Under a five-year, $7 million cooperative agreement led by Jeffrey Gillis-Davis, research associate professor of physics in Arts & Sciences, researchers will investigate fundamental questions at the intersection of space science and human space exploration.
While evidence for dark matter is strong, the nature of dark matter has remained a mystery. James H. Buckley, professor of physics in Arts & Sciences, is part of a research team searching for axions — very light, invisible particles streaming through the cosmos.
New research from Washington University in St. Louis confirms that the brain tunes itself to a point where it is as excitable as it can be without tipping into disorder, similar to a phase transition. The new research from Keith Hengen, assistant professor of biology in Arts & Sciences, is published Oct. 7 in the journal Neuron.
New research from Washington University in St. Louis realizes one of the first parity time-symmetric quantum systems, allowing scientists to observe how that symmetry — and the breaking of it — leads to previously unexplored phenomena. These and future PT symmetry experiments have potential applications to quantum computing. The work from the laboratory of Kater Murch, associate professor of physics in Arts & Sciences, is published Oct. 7 in the journal Nature Physics.
Michael Nowak, research professor of physics in Arts & Sciences, is a member of the Event Horizon Telescope collaboration that won the 2020 Breakthrough Prize in Fundamental Physics. The award recognizes the team’s achievement of making the first image of a supermassive black hole, “taken by means of an Earth-sized alliance of telescopes.”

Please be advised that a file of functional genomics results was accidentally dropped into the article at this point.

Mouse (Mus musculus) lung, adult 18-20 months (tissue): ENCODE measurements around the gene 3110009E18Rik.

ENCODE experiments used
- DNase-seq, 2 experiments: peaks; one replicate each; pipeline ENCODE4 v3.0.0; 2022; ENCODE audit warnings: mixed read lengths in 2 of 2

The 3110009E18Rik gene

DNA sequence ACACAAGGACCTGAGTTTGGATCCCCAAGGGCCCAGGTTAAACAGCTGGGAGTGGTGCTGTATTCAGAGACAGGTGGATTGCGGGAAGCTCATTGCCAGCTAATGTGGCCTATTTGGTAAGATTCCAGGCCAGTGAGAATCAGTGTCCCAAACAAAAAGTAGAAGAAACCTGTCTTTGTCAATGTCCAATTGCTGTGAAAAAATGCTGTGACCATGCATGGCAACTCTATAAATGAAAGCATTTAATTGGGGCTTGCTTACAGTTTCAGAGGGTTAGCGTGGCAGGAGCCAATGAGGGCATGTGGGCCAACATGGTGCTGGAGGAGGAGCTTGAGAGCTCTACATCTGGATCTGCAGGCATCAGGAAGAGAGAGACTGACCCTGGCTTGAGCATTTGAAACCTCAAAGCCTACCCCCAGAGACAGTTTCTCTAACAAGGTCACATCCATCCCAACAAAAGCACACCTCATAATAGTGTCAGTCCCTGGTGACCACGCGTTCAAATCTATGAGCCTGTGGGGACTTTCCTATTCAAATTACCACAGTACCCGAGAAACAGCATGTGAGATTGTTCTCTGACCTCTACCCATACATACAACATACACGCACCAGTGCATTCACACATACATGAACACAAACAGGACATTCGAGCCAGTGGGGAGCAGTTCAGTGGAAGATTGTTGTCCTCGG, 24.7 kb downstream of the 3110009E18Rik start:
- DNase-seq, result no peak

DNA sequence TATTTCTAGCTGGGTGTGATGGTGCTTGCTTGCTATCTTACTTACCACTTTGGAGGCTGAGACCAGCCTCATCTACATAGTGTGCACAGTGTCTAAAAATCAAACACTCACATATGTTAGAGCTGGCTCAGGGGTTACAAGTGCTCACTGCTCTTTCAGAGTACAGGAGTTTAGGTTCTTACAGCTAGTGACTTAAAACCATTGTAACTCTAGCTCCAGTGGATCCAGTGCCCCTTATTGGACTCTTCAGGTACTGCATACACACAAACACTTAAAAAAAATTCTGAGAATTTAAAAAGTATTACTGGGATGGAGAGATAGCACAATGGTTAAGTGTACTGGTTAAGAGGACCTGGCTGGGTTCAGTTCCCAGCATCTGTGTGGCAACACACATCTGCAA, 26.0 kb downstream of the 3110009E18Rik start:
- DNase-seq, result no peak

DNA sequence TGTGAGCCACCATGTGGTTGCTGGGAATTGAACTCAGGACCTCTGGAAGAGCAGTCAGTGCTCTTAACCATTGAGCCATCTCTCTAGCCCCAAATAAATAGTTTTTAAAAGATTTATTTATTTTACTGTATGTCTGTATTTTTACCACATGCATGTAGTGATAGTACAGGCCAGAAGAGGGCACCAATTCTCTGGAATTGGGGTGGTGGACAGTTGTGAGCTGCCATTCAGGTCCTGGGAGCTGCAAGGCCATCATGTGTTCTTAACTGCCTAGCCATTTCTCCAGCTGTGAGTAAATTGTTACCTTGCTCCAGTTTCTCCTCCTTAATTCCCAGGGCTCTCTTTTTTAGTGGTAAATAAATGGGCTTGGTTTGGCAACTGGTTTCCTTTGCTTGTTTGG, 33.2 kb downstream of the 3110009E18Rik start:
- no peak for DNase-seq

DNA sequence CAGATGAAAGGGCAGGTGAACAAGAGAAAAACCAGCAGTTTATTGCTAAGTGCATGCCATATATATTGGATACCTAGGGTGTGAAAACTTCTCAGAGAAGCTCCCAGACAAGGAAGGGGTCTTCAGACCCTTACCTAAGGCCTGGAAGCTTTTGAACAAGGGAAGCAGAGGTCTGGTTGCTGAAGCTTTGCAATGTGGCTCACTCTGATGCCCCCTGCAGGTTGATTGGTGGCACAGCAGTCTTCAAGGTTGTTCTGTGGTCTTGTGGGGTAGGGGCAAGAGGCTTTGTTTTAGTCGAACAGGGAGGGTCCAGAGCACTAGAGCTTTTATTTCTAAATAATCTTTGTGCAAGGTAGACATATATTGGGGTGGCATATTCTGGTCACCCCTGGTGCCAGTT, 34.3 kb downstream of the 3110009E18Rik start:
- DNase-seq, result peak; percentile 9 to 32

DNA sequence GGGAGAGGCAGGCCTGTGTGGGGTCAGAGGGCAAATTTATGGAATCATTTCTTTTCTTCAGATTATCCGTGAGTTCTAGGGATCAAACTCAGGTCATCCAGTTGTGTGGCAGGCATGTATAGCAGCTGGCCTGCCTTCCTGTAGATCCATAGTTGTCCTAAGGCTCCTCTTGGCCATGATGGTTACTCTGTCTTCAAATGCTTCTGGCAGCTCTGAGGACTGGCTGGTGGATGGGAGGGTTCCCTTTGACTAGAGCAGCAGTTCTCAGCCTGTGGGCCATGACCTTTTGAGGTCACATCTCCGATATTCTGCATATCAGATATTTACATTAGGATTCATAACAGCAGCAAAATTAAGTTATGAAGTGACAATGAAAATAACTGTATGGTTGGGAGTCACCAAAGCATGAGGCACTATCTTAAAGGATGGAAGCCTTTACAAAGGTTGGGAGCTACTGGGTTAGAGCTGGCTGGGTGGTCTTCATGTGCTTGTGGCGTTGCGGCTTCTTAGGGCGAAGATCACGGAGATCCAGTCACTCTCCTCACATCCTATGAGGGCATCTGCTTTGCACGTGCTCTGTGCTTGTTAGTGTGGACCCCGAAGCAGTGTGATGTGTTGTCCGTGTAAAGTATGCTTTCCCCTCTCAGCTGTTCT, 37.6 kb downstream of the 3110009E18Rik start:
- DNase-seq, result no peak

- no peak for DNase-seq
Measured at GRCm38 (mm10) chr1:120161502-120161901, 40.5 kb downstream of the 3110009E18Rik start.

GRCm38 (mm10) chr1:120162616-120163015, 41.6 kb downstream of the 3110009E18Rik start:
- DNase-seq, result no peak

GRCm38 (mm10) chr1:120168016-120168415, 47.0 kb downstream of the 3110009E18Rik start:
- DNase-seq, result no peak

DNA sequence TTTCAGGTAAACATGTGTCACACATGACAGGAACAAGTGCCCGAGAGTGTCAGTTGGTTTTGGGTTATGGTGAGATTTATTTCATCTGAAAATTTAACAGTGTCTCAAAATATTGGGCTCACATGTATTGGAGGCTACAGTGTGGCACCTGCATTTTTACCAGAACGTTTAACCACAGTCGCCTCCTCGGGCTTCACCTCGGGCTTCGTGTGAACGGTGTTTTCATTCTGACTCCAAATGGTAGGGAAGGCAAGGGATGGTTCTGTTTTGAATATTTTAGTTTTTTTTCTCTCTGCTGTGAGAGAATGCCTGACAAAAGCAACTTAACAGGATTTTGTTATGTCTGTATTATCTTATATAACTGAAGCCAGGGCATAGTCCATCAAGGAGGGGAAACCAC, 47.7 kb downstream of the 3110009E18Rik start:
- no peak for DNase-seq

Even in the strange world of open quantum systems, the arrow of time points steadily forward — most of the time. A video details new experiments conducted at Washington University in St. Louis that compare the forward and reverse trajectories of superconducting circuits called qubits, and find that they largely tend to follow the second law of thermodynamics. The research is published July 9 in the journal Physical Review Letters.
Physicists studying the brain at Washington University in St. Louis have shown how measuring signals from a single neuron may be as good as capturing information from many neurons at once using big, expensive arrays of electrodes. The new work continues the discussion about how the brain seems to function in a “critical” state. The research was reported in the Journal of Neuroscience.
The university’s interdisciplinary Center for Quantum Sensors aims to harness the power of quantum mechanics to detect and decipher some of the universe’s greatest mysteries. The effort is timely as Congress recently approved a federal program supporting the development of quantum technologies.
Researchers in Arts & Sciences have discovered and characterized a new form of oxygen dubbed “featherweight oxygen” — the lightest-ever version of the familiar chemical element oxygen, with only three neutrons to its eight protons.
Carl Bender, the Konneker Distinguished Professor Emeritus of Physics in Arts & Sciences, has received a Humboldt Research Award. The award is given to academics whose fundamental discoveries, new theories or insights have had a significant impact on their own discipline and who are expected to continue producing cutting-edge achievements in the future.